15 All-Too Common Beginner Backpacking Mistakes
We all start somewhere. We all begin as beginners, as novices. And even for experienced hikers, new gear constantly demands we play catch-up. An experienced backpacker in the early ‘90s might not know all the tricks of the trade in this new decade. I like to think I worked out my beginner kinks during my thru-hike, but I am still learning new hiking hacks. Whenever I hike now, I notice many people making the same beginner mistakes I (and many others) did when first starting out.
The Appalachian Trail community encourages you to hike your own hike, as do I. If you choose to do the things below with the knowledge that there is an easier way, then I applaud you for hiking your own hike. If you do them out of a lack of knowledge, however, then this resource is here to help. Note that this is far from a comprehensive list. Not all beginners make these missteps, and the mistakes listed are far from the only ones I’ve seen on the trail. The beginner backpacking mistakes I’ve chosen to highlight seem to be among the most common and the most easily fixable.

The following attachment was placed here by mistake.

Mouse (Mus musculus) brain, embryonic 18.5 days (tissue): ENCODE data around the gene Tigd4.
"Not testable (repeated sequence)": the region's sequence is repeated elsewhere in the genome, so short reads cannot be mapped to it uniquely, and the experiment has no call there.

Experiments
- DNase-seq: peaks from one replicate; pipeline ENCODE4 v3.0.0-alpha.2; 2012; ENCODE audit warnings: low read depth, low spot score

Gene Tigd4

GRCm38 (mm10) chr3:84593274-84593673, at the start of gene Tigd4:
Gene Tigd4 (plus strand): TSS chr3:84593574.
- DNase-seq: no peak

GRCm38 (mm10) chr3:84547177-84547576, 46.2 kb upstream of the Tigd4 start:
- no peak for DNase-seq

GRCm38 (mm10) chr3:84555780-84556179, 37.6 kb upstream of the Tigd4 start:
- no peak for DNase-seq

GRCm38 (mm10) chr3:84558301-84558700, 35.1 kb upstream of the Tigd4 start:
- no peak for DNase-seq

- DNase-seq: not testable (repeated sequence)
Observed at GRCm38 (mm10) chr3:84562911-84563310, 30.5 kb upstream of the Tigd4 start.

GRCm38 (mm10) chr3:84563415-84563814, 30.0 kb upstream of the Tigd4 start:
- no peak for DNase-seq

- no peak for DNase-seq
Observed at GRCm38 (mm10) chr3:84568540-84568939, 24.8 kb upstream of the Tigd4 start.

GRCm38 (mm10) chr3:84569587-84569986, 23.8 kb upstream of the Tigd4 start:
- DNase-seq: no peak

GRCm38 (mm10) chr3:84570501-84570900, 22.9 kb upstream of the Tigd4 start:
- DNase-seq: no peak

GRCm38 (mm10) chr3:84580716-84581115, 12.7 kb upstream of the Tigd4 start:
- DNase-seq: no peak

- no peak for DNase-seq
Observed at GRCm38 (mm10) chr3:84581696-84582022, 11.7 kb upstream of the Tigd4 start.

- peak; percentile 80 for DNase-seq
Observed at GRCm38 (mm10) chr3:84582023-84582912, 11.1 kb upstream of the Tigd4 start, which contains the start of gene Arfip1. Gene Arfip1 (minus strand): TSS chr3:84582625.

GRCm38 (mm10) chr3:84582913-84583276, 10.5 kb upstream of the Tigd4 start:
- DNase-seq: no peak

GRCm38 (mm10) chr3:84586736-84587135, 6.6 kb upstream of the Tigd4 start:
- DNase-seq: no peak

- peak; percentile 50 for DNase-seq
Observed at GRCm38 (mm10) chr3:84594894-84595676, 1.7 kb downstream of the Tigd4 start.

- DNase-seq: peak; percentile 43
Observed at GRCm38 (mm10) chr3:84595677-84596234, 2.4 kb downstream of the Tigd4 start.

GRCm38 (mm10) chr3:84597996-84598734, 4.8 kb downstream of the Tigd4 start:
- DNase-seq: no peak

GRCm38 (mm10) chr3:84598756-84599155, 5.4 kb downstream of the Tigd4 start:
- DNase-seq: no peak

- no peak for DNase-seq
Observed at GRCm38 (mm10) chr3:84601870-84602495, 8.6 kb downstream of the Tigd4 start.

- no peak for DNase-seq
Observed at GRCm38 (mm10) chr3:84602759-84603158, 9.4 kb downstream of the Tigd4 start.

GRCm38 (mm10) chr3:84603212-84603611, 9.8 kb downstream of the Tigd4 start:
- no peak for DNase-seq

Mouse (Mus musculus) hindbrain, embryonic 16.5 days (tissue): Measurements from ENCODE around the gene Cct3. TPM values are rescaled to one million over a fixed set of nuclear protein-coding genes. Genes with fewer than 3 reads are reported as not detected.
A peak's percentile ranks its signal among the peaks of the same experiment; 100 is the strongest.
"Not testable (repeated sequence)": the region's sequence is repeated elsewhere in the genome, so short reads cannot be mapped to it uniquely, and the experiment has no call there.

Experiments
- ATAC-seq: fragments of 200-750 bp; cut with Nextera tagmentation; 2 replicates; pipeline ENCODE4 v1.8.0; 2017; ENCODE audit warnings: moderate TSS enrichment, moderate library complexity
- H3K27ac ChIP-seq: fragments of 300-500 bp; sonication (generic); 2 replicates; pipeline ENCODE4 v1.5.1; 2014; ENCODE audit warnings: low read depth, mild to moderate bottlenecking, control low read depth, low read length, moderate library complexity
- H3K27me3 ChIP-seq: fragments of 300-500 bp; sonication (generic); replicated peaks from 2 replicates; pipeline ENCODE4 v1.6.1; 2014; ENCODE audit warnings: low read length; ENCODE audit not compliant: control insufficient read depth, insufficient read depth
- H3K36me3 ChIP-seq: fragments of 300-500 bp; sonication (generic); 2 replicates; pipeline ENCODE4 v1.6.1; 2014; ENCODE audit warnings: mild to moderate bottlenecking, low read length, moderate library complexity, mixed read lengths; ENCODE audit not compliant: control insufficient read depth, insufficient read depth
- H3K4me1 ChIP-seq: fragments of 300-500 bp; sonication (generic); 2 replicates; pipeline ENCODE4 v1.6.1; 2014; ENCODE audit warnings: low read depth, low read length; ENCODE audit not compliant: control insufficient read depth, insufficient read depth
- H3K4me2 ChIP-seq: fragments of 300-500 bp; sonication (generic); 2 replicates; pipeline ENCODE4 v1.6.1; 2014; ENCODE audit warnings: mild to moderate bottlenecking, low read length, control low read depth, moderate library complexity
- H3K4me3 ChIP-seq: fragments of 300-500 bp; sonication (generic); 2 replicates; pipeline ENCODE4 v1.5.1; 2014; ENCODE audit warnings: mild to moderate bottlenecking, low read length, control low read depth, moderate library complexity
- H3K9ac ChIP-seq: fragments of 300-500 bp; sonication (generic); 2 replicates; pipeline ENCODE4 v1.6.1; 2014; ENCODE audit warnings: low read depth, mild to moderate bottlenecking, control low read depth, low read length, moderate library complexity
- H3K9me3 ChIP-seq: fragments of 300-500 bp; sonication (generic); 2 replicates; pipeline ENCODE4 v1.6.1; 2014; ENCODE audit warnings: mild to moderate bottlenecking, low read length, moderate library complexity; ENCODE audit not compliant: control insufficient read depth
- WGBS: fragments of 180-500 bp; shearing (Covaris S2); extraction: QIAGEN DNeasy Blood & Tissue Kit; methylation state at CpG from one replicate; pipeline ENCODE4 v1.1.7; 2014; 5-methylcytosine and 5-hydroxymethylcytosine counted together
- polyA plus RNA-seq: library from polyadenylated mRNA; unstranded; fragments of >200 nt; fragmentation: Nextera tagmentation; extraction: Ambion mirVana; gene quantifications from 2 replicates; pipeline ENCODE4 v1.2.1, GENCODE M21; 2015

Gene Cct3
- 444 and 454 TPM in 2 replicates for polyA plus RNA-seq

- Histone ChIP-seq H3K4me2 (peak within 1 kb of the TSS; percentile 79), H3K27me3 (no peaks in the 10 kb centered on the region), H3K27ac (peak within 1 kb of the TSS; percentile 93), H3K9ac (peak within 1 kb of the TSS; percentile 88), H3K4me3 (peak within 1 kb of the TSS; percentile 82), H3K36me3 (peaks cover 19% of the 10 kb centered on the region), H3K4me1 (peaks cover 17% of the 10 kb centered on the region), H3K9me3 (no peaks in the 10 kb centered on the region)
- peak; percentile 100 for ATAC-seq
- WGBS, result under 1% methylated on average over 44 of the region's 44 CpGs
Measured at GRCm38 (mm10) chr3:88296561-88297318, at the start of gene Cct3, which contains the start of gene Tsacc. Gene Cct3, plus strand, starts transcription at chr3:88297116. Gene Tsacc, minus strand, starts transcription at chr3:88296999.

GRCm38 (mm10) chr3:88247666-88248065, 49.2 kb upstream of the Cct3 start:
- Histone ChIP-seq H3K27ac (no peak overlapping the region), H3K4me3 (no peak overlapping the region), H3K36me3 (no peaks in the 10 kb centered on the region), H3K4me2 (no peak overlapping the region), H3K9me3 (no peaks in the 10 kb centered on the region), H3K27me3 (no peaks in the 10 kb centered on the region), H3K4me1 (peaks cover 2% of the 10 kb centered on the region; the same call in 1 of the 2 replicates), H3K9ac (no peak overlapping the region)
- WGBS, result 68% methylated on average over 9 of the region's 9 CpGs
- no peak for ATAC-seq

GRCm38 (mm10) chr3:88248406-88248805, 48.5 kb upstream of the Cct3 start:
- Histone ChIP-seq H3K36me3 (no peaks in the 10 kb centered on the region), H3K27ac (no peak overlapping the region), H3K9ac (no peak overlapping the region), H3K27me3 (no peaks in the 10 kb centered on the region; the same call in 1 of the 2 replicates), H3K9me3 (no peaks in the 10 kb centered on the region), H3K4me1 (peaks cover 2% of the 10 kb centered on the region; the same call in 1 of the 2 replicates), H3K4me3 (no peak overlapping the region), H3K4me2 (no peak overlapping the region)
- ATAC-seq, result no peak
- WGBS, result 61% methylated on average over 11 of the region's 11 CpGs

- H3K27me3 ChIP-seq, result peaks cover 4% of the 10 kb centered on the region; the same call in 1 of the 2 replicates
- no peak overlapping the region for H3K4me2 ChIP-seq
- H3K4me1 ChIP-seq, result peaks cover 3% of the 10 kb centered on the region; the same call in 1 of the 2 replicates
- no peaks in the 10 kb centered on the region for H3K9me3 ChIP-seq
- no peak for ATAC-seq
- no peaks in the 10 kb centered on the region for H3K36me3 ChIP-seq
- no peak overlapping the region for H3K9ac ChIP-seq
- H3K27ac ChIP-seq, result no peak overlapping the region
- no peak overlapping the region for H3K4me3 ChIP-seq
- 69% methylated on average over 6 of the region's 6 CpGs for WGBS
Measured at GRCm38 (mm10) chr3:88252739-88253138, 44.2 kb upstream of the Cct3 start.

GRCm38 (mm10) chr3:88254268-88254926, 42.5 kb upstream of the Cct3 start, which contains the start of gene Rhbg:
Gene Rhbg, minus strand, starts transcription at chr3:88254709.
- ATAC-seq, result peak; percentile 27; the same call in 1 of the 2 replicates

August 14, 2022
Outdoor Life: Do You Really Need a Water Filter for Backpacking and Mountain Hunting?
My only complaint is that eventually, backflushing won’t be enough. These can clog up after some time and no amount of back flushing will fix its low flow. I went through 2 on the AT. However, it will attach to Smart Water Bottles and most bladders!
Built for backcountry reliability and portability, the Sawyer Squeeze filter is our pick for the best portable water purifier.
The Sawyer Squeeze was (by far) the most common Pacific Crest Trail water filter this year – for the fifth year in a row. It’s a $39, 3 oz / 85 g hollow fiber filter that rids your drinking water of protozoa and bacteria (and floaties). It can be used with Sawyer bags (included with the filter) or with compatible water bottles (Smartwater is the bottle of choice for many hikers).